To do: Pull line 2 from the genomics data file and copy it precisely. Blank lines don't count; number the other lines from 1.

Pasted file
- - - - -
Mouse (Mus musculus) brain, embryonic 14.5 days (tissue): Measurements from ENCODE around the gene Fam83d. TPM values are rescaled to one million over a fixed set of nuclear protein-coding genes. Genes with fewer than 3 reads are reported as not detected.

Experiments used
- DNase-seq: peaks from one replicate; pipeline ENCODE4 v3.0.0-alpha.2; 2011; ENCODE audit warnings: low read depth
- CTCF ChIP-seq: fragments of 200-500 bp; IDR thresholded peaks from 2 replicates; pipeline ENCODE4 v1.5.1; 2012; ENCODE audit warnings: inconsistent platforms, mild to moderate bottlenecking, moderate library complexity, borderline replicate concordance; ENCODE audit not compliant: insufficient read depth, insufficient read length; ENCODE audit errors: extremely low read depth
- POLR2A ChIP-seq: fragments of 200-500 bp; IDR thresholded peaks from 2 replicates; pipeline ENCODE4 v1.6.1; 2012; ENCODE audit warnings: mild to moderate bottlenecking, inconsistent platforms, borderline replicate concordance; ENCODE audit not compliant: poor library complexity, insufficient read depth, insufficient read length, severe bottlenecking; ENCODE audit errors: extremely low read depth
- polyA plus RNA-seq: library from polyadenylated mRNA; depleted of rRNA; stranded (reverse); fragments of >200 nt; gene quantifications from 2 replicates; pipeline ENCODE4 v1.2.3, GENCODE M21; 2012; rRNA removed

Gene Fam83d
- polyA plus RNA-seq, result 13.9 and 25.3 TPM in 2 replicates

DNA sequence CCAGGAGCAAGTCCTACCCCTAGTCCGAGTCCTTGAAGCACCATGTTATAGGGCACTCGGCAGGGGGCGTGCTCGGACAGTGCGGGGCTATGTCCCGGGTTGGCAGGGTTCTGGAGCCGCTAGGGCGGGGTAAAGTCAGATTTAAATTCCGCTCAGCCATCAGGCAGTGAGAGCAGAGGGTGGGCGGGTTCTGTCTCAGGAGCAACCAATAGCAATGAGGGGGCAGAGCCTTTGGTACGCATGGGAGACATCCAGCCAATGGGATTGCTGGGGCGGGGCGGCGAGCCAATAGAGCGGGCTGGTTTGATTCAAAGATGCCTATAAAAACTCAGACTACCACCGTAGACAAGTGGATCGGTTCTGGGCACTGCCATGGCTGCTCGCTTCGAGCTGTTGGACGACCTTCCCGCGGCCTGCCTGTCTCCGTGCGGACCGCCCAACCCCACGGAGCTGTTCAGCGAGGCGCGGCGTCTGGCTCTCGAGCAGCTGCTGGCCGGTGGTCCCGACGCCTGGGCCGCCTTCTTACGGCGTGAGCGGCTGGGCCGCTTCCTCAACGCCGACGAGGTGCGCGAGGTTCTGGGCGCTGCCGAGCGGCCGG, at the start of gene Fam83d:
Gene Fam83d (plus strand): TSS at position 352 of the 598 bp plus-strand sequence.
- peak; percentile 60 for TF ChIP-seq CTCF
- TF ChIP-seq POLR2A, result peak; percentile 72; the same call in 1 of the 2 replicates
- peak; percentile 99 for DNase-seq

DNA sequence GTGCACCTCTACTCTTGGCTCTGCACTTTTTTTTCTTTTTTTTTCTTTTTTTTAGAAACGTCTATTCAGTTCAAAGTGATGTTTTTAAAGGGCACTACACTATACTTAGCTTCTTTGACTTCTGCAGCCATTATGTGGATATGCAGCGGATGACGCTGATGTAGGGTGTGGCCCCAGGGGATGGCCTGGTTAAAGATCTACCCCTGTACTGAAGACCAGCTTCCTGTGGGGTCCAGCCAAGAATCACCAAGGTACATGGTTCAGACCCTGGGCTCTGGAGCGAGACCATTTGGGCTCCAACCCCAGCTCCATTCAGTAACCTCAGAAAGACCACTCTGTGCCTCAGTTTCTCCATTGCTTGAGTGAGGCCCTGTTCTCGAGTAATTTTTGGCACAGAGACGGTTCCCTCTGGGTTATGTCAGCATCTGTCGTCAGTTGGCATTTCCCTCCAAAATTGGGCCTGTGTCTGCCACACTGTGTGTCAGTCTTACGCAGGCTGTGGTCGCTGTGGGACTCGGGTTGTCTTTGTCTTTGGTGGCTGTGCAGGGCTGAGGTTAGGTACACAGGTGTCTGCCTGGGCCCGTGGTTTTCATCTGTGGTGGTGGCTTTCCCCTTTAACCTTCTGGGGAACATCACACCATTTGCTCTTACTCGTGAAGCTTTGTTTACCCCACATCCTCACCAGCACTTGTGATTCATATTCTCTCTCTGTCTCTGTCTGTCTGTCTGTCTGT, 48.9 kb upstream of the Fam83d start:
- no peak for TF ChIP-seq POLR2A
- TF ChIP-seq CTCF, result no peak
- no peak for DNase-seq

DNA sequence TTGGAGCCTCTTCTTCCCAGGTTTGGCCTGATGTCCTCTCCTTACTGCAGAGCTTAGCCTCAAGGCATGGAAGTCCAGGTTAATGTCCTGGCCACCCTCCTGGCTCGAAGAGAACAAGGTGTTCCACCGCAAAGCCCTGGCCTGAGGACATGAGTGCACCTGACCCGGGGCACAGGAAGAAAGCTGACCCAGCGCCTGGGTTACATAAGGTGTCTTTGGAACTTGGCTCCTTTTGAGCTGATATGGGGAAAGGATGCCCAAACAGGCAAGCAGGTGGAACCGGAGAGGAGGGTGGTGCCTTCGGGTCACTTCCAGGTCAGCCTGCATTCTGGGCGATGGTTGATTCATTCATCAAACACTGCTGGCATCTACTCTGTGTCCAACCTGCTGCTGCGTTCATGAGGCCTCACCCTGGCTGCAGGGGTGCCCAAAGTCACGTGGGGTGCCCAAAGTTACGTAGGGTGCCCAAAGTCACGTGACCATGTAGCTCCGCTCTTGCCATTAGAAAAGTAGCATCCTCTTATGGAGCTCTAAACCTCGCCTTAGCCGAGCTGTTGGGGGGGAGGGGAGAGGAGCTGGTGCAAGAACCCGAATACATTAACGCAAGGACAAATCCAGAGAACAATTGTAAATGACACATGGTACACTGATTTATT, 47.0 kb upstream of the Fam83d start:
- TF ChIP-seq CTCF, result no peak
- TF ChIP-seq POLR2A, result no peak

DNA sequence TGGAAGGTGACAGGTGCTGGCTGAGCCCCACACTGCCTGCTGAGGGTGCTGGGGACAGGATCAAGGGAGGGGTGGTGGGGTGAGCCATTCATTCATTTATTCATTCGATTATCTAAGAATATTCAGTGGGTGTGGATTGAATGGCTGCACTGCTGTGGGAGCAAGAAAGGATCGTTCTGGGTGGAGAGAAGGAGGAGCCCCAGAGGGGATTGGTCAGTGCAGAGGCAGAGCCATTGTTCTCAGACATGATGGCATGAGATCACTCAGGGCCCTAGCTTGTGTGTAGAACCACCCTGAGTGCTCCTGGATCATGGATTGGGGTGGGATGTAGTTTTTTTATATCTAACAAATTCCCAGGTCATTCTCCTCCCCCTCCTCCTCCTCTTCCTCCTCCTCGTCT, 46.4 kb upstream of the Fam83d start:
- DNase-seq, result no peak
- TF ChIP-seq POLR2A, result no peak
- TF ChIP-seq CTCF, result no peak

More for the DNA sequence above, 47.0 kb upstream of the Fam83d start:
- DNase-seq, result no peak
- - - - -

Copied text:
Experiments used